The critical question for us, however, was first posed by British art historian Steve Baker: What does becoming animal actually look like? We have accordingly included an updated version of his essay in our catalog, and for this we owe a debt of gratitude to Professor Baker. We have also incorporated a second intellectual position, drawn from Donna Haraway’s latest book, When Species Meet, in which Haraway, the gray eminence of Animal Studies, critiques Deleuze and Guattari’s theory. Evincing little respect, she abbreviates the philosophers’ names to D&G and in so doing subtly inserts them into the context of fashion. While tersely sifting through the weaknesses of their argument, however, she nevertheless indicates contact zones that allow work on the relationship between humans and animals to proceed. On this point we agree with her: A new human self-image can best be developed by working closely with animals. Such an approach is clearly exemplified by the use of the phrase “human and nonhuman animals.” At this point, though, we go beyond her: Becoming human means becoming animal. But how can we envision that? If artistic production is understood as a genuinely human activity; if, moreover, the technique of artistic production is examined through the lens of becoming animal, then becoming animal is identical to becoming human. In that case, then, where do we locate the border between humans and animals?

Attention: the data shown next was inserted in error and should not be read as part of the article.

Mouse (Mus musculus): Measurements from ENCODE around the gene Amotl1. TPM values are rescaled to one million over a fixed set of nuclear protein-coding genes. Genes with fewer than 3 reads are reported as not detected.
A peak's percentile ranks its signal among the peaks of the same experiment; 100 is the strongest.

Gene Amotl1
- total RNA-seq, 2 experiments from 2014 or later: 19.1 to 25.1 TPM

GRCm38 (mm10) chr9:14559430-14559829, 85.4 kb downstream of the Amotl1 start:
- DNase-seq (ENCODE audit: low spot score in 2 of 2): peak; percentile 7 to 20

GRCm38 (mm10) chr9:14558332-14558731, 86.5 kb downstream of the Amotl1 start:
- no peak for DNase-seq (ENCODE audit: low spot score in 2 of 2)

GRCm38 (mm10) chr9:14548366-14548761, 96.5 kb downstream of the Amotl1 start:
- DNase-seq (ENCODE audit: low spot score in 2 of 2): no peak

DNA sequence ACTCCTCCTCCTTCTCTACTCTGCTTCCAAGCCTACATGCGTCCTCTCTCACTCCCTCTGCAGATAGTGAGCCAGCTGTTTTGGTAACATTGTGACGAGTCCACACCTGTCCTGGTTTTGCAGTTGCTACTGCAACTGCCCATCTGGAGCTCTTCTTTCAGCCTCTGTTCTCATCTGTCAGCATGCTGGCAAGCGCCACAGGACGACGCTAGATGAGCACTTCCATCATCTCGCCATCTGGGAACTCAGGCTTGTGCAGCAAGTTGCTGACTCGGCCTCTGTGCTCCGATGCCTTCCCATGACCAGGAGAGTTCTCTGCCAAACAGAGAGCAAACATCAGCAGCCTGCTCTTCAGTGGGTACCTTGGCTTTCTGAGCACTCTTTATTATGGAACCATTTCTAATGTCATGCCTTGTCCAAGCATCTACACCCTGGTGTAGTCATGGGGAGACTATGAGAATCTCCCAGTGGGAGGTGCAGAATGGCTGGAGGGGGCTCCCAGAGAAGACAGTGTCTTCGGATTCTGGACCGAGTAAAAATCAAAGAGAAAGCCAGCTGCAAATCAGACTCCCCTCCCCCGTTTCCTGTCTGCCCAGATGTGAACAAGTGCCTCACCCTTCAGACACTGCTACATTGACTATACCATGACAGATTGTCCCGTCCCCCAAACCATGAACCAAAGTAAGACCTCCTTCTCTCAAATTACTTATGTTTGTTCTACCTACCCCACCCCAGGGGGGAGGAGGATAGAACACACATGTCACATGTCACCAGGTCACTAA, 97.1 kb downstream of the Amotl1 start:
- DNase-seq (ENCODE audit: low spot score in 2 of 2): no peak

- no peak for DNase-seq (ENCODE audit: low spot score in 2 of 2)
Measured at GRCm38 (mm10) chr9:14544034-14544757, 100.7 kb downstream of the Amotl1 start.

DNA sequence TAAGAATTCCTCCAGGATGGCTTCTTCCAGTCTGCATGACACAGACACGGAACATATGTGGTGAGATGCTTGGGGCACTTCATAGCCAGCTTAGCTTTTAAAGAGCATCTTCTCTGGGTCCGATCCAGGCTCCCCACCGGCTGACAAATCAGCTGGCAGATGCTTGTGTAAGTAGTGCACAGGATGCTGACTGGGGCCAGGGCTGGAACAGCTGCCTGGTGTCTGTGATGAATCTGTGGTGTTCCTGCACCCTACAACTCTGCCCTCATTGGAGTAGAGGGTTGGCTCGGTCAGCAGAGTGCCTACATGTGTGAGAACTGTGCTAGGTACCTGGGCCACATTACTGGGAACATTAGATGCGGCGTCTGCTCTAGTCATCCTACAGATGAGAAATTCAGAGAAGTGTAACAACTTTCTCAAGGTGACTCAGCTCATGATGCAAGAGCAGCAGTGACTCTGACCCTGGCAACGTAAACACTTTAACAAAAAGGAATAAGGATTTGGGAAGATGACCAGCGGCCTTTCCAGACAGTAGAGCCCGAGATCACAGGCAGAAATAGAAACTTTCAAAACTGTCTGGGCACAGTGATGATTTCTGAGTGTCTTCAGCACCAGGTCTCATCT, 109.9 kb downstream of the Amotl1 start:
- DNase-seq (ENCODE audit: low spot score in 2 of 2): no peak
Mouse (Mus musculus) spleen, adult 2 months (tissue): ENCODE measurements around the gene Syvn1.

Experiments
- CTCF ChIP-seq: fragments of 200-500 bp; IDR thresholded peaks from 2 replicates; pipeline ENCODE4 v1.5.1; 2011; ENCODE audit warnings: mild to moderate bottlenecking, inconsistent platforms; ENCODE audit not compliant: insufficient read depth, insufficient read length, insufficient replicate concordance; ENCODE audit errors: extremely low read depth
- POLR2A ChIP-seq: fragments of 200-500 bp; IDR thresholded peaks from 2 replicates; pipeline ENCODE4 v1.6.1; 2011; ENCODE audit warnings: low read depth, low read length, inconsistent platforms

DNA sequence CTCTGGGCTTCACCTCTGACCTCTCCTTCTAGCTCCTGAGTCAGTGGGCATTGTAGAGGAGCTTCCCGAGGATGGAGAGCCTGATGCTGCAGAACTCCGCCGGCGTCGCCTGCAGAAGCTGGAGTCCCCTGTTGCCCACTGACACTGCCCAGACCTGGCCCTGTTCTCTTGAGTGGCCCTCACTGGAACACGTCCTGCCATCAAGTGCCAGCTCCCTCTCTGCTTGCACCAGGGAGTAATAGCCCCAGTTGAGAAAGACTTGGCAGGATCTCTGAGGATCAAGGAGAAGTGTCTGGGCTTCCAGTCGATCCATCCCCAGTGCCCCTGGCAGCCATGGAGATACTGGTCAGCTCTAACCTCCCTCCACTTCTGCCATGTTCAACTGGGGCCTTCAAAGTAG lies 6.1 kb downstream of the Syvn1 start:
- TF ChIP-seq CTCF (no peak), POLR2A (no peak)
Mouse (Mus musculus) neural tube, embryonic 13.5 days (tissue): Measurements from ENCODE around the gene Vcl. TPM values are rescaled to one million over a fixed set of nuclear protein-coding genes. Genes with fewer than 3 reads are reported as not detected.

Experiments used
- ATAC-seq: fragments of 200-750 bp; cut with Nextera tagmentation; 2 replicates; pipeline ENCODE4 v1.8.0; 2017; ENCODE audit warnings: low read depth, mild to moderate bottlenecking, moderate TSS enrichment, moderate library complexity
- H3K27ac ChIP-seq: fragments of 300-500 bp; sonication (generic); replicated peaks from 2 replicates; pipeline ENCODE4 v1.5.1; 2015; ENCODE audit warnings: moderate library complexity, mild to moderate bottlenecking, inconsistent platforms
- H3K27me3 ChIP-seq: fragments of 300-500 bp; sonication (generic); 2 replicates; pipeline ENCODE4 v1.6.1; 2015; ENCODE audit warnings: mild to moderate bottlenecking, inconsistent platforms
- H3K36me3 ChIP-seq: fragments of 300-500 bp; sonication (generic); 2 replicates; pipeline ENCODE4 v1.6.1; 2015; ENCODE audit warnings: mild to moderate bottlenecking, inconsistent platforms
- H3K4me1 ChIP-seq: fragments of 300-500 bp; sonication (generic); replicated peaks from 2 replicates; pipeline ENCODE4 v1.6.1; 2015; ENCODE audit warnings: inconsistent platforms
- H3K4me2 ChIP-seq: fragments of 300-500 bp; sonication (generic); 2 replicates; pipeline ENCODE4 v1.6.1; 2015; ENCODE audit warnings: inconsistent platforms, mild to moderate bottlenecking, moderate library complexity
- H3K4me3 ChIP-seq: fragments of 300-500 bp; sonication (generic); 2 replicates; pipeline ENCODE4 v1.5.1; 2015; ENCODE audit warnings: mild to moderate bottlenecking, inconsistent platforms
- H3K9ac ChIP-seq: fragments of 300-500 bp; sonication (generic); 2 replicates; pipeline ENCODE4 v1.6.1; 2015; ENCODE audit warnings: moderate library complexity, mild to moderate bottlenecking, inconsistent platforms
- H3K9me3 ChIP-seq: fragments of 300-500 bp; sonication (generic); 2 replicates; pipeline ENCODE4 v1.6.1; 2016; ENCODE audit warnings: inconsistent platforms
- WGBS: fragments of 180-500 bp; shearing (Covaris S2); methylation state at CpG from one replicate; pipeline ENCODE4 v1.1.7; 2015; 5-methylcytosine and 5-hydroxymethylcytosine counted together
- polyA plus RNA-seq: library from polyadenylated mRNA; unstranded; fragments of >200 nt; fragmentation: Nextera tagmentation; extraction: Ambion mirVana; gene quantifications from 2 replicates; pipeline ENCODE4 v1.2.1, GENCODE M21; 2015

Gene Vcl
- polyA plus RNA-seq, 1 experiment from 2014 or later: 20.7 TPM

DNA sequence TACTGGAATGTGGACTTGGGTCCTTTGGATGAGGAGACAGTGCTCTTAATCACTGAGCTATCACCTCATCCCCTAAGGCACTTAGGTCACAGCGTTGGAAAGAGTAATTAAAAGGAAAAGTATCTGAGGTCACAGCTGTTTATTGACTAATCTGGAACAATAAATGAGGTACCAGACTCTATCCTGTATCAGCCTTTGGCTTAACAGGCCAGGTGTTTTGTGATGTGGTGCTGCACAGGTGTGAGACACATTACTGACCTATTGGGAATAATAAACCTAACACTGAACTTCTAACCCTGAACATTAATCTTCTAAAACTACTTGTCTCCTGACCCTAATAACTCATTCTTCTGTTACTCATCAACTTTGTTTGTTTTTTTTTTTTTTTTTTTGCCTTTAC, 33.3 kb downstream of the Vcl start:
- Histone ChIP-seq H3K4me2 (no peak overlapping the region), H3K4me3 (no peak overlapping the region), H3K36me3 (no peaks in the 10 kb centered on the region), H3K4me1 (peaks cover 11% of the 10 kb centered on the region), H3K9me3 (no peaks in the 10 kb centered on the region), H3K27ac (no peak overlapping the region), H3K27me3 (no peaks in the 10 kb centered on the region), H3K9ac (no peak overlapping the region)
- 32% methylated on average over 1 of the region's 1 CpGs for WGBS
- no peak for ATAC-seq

As long as we persist in speaking of becoming human, this border between humans and animals will remain in place. But in available definitions, it proves to be nothing more than a construct whose empirical basis does not hold up to closer analysis. If, on the one hand, by means of gene transfers, biotechnology can transfer formerly species-specific characteristics between species and, on the other hand, behavioral research continues to discover in the animal kingdom more and more attributes once thought to be defining for humans – the use of tools; language and consciousness; creativity and the capacity for abstract thought, to name just a few – then weighty ethical questions begin to crop up. The issues involved, for example in the demand for human rights for apes, can be seen as a first step toward equality between human and nonhuman animals.